Saturday, 20 January 2018

E-book claims

The Publishing Association show that sales of consumer ebooks have dropped by 17%, while sales of physical books are up 8%. Consumer spending on books was up £89m across the board last year, compared with 2015. 

Paula Cocozza wrote a fairly long article about this back in April 2017 asking So why is the physical book winning through? I read it with interest and then found this statement:

The figures from the Publishing Association should be treated with some caution. They exclude self-published books, a sizable market for ebooks. And, according to Dan Franklin, a digital publishing specialist, more than 50% of genre sales are on ebook. Digital book sales overall are up 6%.

I looked back at th earlier figure: ebooks have dropped by 17%  and wondered how to match the two statements in my mind.

“It’s not about the death of ebooks,” Daunt says. (James Daunt of Waterstone) “It’s about ebooks finding their natural level. Even in the years when ebook sales were rising greatly – and clearly cannibalising physical book sales – it was always very clear that we would have a correction and reach an equilibrium.” The UK, he says, has “adopted” ebooks and they will remain a substantial market (while in France, for instance, ebooks are only 3% of the overall market). The last thing he – or any seller or publisher of physical books – wants is the death of the ebook. “We want people to read. We don’t mind how they read,” he stresses. He knows that people who read, sooner or later, will buy books.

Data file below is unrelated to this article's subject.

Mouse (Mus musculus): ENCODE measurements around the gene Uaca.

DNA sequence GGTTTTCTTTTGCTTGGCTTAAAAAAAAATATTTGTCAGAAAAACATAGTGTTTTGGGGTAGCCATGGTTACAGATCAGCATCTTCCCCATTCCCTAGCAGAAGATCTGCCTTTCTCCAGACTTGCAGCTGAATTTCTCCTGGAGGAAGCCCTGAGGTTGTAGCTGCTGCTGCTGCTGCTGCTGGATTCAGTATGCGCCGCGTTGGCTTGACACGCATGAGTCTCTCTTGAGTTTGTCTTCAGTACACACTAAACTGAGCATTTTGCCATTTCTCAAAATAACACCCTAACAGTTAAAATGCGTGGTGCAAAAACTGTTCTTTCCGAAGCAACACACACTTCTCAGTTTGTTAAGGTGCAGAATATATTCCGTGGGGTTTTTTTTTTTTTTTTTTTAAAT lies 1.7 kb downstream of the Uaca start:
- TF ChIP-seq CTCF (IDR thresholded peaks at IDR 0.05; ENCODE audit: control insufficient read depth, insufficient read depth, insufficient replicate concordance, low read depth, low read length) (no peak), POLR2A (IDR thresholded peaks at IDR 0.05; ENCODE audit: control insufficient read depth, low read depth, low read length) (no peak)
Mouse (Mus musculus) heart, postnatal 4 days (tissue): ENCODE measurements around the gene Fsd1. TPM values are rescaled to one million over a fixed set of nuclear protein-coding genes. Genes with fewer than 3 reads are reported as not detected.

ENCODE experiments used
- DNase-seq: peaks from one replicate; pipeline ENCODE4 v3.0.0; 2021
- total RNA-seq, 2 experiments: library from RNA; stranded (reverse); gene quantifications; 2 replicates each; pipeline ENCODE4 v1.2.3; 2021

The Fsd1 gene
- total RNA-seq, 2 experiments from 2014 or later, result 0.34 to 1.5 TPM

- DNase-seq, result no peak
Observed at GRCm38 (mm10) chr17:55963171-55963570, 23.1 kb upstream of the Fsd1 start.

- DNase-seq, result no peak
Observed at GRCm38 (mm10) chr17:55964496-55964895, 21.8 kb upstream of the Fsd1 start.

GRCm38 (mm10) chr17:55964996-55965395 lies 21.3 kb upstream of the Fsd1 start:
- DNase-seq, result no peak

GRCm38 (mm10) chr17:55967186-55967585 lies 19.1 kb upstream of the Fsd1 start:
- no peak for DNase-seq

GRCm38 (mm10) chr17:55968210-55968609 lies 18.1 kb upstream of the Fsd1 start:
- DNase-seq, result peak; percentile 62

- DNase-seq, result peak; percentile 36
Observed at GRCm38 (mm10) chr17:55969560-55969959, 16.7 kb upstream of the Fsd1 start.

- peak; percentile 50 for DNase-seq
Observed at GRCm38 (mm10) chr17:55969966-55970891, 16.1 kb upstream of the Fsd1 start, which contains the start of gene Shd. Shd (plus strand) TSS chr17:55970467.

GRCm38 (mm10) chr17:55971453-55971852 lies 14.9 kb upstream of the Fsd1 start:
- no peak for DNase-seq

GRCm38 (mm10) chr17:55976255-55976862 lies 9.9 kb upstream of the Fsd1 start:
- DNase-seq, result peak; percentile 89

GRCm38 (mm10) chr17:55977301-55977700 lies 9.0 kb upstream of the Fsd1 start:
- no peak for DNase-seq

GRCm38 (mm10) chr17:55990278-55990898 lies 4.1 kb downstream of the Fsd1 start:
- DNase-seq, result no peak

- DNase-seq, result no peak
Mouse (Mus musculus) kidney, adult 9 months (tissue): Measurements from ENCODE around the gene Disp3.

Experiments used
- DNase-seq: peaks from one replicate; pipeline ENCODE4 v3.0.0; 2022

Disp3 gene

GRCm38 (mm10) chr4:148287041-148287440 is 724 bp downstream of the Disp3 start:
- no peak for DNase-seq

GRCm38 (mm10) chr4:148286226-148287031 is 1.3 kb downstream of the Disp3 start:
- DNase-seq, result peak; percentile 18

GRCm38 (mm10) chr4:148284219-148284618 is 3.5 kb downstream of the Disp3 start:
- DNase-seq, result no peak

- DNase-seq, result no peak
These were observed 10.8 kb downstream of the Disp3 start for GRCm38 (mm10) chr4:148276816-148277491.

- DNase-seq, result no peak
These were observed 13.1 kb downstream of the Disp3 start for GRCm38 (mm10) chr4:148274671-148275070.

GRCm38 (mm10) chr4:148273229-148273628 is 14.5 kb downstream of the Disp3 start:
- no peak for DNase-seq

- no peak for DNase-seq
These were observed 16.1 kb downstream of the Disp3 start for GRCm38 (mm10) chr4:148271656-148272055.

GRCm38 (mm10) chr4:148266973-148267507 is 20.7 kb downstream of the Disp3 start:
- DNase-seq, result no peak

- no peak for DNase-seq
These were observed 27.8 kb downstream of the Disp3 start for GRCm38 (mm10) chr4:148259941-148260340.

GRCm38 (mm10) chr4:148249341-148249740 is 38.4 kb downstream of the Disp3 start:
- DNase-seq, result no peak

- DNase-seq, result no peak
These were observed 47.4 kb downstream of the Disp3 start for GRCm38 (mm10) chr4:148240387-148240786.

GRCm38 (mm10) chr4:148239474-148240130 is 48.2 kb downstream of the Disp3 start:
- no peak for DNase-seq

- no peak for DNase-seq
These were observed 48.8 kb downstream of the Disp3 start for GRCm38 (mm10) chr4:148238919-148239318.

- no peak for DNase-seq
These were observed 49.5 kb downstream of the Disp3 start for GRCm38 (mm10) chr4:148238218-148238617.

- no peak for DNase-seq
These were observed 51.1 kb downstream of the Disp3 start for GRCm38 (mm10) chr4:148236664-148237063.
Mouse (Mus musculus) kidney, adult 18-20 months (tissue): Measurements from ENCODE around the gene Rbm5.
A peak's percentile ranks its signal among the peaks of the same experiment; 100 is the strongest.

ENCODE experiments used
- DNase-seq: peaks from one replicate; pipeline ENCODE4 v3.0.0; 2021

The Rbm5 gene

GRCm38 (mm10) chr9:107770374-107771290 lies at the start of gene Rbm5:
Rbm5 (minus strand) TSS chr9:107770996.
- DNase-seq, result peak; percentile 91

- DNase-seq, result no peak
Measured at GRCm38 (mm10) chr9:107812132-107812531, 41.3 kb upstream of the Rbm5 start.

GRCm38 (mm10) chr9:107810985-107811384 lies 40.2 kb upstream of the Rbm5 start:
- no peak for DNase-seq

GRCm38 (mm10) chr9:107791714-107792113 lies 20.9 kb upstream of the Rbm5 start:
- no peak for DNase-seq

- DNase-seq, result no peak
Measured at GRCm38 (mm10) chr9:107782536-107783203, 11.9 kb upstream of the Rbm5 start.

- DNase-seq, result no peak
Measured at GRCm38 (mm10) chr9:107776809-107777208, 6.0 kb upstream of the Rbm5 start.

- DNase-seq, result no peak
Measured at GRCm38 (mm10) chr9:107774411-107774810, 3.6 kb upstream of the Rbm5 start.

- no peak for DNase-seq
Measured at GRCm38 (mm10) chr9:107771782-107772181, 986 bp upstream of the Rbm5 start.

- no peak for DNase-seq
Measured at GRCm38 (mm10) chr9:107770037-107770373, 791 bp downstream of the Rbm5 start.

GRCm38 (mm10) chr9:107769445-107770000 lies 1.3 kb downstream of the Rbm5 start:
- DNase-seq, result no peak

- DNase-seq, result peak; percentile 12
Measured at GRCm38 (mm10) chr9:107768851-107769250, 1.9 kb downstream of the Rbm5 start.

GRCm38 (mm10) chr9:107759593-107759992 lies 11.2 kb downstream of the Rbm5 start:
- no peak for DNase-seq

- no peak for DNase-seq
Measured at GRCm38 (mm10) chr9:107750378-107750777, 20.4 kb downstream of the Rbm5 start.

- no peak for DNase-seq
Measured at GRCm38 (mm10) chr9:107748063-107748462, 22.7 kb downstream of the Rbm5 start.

Perhaps you'll be able to explain to me how those two claims match together.


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